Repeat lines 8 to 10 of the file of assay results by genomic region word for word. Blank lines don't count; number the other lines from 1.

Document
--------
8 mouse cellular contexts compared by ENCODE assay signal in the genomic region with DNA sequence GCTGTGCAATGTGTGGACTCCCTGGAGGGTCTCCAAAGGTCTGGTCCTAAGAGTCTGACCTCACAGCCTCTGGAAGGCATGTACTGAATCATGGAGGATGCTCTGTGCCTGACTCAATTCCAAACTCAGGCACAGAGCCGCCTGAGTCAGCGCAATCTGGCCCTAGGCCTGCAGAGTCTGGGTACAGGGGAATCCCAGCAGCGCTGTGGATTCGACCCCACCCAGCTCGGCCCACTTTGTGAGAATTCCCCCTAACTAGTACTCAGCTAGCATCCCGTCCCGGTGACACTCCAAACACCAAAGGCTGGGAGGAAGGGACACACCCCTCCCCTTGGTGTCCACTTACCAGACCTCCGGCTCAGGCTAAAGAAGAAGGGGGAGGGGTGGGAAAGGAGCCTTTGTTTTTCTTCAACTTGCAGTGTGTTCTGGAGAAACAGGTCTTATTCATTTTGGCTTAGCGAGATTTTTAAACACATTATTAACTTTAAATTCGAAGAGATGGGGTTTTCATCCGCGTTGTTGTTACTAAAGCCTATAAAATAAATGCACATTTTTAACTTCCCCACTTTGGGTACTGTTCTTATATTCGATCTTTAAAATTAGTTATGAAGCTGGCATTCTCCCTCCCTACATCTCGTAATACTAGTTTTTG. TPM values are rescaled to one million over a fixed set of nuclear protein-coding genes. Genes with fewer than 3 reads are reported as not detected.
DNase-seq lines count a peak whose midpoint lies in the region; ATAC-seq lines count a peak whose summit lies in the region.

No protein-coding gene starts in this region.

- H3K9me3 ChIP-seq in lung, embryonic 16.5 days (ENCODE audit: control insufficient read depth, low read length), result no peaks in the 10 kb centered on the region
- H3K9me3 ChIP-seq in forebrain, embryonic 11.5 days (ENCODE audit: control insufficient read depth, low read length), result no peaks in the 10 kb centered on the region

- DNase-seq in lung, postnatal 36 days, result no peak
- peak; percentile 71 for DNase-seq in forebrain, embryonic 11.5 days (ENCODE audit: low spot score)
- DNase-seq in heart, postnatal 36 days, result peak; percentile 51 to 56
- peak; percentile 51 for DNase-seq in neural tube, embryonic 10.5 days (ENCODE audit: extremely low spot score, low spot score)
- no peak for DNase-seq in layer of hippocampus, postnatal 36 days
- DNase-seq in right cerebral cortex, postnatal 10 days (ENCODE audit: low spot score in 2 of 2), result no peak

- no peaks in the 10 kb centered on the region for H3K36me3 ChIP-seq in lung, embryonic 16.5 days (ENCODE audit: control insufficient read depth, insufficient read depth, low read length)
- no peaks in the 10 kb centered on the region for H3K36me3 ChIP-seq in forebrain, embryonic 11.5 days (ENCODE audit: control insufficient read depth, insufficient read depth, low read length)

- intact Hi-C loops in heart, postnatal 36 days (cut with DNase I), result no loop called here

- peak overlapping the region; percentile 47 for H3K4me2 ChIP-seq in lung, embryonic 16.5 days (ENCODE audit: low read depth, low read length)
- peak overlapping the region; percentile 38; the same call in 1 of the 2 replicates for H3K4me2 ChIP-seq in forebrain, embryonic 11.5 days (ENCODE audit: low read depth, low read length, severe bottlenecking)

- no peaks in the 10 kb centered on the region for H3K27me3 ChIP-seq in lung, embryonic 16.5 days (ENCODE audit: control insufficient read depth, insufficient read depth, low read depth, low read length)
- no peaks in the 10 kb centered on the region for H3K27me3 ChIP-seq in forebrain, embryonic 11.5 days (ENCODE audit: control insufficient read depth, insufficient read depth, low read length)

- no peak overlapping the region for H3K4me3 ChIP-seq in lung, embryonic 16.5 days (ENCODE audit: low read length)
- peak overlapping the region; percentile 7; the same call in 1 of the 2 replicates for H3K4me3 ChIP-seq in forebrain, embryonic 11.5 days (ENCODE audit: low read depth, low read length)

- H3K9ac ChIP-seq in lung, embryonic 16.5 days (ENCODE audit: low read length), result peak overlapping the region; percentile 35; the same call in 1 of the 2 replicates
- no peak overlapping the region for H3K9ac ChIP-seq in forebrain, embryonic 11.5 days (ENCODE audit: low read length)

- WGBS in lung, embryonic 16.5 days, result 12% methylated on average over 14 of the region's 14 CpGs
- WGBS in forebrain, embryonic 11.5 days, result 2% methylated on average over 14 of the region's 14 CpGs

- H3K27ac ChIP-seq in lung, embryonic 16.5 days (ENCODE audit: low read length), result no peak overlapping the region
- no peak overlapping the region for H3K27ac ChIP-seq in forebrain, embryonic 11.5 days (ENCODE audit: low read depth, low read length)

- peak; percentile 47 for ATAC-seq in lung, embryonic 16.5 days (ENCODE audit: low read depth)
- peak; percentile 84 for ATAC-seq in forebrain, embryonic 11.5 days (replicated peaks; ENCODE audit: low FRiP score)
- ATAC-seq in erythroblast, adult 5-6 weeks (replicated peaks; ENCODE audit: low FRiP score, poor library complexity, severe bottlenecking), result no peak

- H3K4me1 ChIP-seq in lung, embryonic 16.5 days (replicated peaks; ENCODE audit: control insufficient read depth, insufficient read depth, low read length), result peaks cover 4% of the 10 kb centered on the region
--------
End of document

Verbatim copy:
- DNase-seq in heart, postnatal 36 days, result peak; percentile 51 to 56
- peak; percentile 51 for DNase-seq in neural tube, embryonic 10.5 days (ENCODE audit: extremely low spot score, low spot score)
- no peak for DNase-seq in layer of hippocampus, postnatal 36 days